Question: If the distance from the q is doubled, the electric field (E) will be how many times as great?

Answer

If we have more than one charge, the net Electric Field is the vector sum of the individual Electric Fields due to each of the charges. Let us do an example to show this:

Example: Two charges ( q1 = -7.8 *10-7 C, q2 = -3.4 *10-7 C ) are separated by 56 cm. What is E ( magnitude and direction) 23 cm to the right of q1?

Solution: First label the E's at the point which is 23 cm from q1. See below:

Notice that E1 points towards q1 since q1 is negative; E2 points towards q2 since q2 is negative. To add them vectorially, just subtract their magnitudes.

E1 = kq1/r2 = 9.0 *109 * 7.8 *10-7/ .232 = 1.3 *105 N/C
E2 = kq2/r2 = 9.0 *109 * 3.4 *10-7/ .332 = .28 *105 N/C

Net E = 1.0 *105 N/C, pointing left

Electric Lines of Force

The easiest way to graphically represent the electric field pattern in space is to use electric lines of force. Electric lines of force follow these rules:

1. They start at positive charges and end at negative charges.
2. The tangent to a line of force gives the direction of E at that point.
3. The closer the lines of force are, the greater is the electric field.
4. The number of lines entering or leaving a charge is to the magnitude of the charge.

Let us sketch some electric lines of force for some common charge configurations.See below:

For a single + or - charge, the - or + charges where the lines end are assumed to be at infinity for each line of force.

Note: For the parallel plate capacitor ,
E = 4*3.14*kQ/A where:

E = electric field in N/C ( between the plates)
k = 9.0 *109 Nm2/C2
Q = magnitude of the charge on either plate in C
A = area of either plate in m2

Lightning

As a storm cloud develops, a charge separation occurs within the cloud.The bottom of the cloud becomes - and the top part becomes +.There are many theories why this occurs.One is that as a water droplet begins to freeze, + ions end up at the outside of the droplet and -ions in the interior regions of the droplet. A freezing droplet has a + ice shell and a -liquid interior. When the inside freezes, it expands and shatters the outer shell.The + charge is carried upwards by the air currents, and the heavy droplets with a - charge sink to the bottom of the cloud. The bottom of the cloud induces a + charge in the earth directly below it. A stepped - leader ( invisible ionization path) heads towards the ground, and a streamer(+ charged ions) rises from the ground to meet it.When they meet, electrons begin to move downward.The initial flow is near the ground but electrons positioned higher begin to move downward.Thus the path of the electrons is continuously extended upwards .This is called the return stroke. The return stroke produces the bright flash seen by the human eye. An event can have several return strokes.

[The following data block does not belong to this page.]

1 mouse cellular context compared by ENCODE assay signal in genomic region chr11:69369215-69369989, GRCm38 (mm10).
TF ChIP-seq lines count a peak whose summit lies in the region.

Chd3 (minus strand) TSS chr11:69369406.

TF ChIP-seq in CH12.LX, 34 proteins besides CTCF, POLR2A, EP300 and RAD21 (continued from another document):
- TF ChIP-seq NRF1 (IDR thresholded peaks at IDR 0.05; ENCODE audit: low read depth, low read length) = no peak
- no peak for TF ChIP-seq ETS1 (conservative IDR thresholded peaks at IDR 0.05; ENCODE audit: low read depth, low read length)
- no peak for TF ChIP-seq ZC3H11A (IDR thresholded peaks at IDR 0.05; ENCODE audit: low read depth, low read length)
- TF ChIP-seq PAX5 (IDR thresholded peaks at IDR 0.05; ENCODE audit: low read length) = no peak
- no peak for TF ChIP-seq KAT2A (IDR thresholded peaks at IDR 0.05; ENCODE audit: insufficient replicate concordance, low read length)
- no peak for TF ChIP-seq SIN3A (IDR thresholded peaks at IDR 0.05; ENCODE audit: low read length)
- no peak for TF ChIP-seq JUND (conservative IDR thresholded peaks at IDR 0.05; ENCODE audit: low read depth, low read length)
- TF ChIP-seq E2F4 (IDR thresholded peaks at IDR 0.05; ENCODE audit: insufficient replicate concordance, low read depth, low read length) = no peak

A lightning rod consists of a pointed metal rod and is mounted higher than the building that it was designed to protect. The rod intersects the downward stepped leader and safely discharges it to the ground. See below:








A Insulated Conductor in Electrostatic Equilibrium

Let us talk about a insulated conductor in electrostatic equilibrium.There are 4 important properties that you should know about.See below:

1. An excess charge placed on the conductor will end up on the outside surface.

Since like charges repel, the charges will try to get as far away as possible from each other and will end up on the outer surface.

2. The electric field is zero everywhere inside a charged conductor.

In electrostatic equilibrium, charges are at rest.This means that there are no electric forces on them.Therefore, electric field must be zero inside.

3. The electric field at the surface is perpendicular to the surface.

Since the charges are at rest in electroststic equilibrium, there are no tangential electric forces produced by tangential electric fields.

4. More charge tends to gather at sharp points than other points on the conductor.

At sharp points, the tangential component of the forces which tends to push them apart is less than at other points. Therefore, the charges are closer together.

See below for an example showing these properties.



Now it is time for you to work the homework problems.